ECONOMY

Reforms can ease external shocks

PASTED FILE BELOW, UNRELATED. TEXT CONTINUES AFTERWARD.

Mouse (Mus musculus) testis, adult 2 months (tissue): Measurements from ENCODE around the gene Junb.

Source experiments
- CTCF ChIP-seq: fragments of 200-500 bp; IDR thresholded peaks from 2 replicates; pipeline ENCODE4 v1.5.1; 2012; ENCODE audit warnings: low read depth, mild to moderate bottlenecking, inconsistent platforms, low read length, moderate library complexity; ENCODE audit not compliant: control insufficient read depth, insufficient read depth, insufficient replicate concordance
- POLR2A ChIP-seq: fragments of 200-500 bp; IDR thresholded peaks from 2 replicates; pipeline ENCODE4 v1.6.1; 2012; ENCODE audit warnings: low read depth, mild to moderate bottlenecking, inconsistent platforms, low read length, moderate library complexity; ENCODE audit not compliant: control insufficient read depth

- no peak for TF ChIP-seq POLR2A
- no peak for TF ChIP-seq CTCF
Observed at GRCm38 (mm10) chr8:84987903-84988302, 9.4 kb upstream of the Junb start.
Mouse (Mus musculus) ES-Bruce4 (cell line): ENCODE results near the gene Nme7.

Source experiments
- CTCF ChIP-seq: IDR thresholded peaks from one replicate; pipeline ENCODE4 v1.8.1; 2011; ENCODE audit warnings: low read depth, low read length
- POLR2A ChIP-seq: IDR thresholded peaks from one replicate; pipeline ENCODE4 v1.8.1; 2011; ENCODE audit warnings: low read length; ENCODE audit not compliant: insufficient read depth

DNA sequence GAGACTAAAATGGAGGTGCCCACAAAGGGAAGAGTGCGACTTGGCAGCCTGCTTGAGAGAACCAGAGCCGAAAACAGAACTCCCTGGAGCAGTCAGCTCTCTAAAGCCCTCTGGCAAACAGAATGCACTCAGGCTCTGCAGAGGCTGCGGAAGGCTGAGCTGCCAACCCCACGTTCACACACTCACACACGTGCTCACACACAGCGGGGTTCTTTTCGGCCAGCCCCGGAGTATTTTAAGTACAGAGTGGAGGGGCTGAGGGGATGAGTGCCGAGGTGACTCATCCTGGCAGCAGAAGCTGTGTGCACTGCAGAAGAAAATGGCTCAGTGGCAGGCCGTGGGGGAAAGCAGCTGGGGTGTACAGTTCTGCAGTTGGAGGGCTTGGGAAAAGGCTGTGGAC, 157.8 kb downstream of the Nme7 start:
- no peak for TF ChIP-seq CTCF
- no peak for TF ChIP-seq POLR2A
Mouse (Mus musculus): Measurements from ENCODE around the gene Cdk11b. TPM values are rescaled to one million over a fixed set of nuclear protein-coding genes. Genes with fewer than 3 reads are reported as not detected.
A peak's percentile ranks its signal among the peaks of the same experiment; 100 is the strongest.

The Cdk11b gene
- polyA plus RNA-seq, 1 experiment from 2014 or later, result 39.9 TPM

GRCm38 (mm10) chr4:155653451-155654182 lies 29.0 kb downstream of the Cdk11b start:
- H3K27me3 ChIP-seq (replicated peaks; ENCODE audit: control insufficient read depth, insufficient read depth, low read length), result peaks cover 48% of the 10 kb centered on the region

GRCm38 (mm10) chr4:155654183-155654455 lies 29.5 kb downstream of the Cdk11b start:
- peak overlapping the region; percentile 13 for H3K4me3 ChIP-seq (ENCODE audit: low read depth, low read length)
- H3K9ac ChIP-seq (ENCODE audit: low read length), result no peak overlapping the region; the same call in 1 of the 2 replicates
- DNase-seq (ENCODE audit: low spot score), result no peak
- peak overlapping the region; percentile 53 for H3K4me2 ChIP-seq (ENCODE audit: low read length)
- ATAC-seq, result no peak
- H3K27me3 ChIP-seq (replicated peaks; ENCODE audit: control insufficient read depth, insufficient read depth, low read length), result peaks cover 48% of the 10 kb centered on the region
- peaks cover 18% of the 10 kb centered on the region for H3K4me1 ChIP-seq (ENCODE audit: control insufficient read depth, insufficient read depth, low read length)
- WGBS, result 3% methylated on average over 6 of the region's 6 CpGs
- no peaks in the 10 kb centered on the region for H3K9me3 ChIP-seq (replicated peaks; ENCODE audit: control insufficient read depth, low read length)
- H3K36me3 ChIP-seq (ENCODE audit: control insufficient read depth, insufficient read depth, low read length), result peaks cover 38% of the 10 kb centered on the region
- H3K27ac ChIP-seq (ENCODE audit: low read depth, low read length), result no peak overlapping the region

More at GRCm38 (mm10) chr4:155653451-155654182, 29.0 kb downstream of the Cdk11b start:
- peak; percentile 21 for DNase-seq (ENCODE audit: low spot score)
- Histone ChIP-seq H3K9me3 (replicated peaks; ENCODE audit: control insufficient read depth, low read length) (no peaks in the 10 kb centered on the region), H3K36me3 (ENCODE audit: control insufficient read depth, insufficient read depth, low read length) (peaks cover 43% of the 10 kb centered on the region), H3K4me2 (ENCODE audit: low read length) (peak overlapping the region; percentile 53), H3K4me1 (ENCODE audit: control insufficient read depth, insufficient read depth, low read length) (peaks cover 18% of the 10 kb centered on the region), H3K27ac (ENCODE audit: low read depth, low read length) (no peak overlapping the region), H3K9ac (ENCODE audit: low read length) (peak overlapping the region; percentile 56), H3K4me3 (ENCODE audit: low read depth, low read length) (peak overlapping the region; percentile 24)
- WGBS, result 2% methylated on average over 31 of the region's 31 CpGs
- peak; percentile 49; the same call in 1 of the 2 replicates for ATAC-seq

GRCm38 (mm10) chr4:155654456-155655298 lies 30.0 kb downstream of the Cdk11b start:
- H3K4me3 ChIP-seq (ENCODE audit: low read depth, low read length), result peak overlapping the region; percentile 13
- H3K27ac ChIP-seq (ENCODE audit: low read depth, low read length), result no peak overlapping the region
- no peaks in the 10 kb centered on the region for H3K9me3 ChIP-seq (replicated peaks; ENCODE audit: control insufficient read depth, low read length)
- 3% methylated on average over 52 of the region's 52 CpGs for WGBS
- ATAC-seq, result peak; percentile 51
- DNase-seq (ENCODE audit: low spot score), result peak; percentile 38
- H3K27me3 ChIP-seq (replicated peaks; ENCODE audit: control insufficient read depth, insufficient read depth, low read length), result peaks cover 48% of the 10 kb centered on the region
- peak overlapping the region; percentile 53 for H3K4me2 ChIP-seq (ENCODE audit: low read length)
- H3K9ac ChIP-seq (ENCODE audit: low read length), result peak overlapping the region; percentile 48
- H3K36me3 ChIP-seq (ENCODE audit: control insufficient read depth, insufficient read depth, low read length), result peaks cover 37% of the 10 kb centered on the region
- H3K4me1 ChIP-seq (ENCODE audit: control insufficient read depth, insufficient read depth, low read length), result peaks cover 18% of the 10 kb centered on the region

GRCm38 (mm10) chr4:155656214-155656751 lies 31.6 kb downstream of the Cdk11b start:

A reform policy, mainly targeting the bloated public sector, could help relieve Greece from the impacts of the global crisis that has started to bite into the real economy, Bank of Greece Governor Giorgos Provopoulos said yesterday. Provopoulos, who is also a member of the governing council of the European Central Bank, said long-term, outward-looking, sustainable growth momentum could help protect the economy against external shocks. «Momentum that could be supported by boosting the productive base via investments, upgrading human resources… and a broad range of structural reforms, mainly in the wider public sector,» Provopoulos told a conference. Greece’s economy has been one of the eurozone’s outperformers in recent years but has struggled to attract foreign direct investment. Bureaucracy, corruption and markets that do not operate as they should are just some of the reasons cited by foreign investors for sidestepping the country. «Such a policy mix… would also boost the confidence of international investors and markets in the prospects of the Greek economy and the system’s stability,» added Provopoulos. Steps have been taken to rein in public debt and trim the budget deficit, but at a slow pace. Greece still has the second-highest public debt in the eurozone, after Italy, and its budget deficit is seen topping the 3 percent mark this year. Provopoulos said it was possible to boost demand via government packages only in countries whose public finances allow them to go ahead with such a move. «In countries with problems – such as Greece – any relaxation of budgetary policy will entail particularly serious consequences,» according to the central bank governor. «I dare not think how much borrowing costs would rise for Greece under such circumstances.»